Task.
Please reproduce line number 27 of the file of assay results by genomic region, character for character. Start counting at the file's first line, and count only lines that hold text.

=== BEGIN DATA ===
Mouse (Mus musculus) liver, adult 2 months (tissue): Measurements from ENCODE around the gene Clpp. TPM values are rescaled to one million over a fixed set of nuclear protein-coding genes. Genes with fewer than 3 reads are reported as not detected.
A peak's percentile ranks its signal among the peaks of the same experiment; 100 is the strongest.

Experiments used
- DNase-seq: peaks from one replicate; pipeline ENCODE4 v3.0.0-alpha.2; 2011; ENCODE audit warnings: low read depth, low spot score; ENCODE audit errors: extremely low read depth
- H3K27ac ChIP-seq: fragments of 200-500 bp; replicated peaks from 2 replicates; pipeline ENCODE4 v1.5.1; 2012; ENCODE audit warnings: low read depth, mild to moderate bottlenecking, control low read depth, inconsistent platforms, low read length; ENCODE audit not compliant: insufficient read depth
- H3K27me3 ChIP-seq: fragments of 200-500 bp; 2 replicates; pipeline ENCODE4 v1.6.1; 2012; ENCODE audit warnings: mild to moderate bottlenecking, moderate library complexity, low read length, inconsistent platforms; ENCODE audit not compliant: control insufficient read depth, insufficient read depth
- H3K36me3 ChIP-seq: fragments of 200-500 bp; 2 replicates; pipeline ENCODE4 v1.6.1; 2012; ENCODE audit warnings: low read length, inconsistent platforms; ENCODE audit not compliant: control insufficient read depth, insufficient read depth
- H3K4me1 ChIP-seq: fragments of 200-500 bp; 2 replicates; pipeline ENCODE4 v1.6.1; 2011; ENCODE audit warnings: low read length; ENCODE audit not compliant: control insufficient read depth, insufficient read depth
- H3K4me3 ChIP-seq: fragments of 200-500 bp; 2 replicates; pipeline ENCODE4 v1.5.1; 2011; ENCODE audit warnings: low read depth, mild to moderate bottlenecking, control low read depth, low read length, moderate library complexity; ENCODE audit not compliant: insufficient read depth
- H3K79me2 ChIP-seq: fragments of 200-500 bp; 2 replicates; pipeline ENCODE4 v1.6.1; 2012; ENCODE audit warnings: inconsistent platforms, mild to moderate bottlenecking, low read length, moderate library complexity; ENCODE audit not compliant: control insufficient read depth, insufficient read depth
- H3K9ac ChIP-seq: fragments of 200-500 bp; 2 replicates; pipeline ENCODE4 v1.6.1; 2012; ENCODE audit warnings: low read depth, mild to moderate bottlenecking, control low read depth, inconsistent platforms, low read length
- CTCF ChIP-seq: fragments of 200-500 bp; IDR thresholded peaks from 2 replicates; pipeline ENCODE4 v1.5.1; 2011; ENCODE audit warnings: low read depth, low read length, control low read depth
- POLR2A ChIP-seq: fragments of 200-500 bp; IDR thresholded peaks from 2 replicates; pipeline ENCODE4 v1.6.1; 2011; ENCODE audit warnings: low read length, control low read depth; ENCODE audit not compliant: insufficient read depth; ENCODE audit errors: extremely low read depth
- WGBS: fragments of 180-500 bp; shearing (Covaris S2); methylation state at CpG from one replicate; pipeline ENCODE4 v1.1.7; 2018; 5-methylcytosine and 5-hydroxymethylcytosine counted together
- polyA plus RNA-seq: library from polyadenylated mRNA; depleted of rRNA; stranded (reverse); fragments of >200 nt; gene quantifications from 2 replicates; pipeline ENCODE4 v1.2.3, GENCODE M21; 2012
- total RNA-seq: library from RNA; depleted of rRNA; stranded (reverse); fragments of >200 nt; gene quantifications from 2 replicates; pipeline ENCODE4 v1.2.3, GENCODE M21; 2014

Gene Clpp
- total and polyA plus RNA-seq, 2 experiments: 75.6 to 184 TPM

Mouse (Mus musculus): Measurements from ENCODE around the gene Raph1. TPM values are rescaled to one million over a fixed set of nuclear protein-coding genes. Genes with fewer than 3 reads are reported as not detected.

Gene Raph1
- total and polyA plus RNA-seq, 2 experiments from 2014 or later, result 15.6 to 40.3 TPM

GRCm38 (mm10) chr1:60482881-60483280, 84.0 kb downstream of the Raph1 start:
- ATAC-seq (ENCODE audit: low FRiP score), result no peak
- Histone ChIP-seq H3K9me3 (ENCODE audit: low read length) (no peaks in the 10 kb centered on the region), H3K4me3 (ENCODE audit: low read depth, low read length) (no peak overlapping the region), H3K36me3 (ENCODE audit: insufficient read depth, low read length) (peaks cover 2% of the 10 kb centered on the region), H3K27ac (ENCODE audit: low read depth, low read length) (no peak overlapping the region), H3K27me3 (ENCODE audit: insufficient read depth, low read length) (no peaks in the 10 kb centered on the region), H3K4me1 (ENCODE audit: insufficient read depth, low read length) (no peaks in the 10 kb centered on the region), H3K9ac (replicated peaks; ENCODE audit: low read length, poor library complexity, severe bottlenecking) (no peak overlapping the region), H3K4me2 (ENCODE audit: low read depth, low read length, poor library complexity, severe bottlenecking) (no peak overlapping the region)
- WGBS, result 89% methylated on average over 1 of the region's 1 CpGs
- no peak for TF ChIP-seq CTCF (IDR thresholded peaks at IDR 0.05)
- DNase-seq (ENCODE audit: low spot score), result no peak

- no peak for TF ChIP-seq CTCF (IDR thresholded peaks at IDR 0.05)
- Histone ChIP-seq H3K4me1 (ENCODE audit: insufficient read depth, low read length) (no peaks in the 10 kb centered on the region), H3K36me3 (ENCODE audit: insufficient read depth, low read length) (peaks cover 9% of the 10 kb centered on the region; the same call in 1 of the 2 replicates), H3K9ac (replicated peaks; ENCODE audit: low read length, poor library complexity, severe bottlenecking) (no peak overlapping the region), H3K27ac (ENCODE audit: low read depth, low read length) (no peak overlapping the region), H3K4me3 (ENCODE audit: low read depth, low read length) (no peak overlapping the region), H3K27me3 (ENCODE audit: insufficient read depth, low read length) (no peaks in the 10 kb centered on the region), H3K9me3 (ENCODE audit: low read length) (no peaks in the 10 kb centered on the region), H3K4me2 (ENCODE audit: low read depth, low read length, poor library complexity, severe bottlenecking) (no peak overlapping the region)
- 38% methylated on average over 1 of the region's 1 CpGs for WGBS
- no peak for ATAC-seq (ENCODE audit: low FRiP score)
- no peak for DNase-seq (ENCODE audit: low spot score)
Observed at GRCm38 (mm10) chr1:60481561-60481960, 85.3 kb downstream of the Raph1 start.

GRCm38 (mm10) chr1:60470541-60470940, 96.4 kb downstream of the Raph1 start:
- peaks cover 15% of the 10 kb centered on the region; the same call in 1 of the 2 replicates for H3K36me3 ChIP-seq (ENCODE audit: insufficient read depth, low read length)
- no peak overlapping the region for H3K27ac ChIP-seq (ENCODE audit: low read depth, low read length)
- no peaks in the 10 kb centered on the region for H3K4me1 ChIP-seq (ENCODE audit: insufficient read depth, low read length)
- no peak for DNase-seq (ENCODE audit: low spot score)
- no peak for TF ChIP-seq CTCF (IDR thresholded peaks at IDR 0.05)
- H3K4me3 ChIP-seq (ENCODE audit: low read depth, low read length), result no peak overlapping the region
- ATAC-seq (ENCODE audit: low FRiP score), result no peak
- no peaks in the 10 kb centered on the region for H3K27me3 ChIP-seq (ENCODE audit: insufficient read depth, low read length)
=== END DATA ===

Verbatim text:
- DNase-seq (ENCODE audit: low spot score), result no peak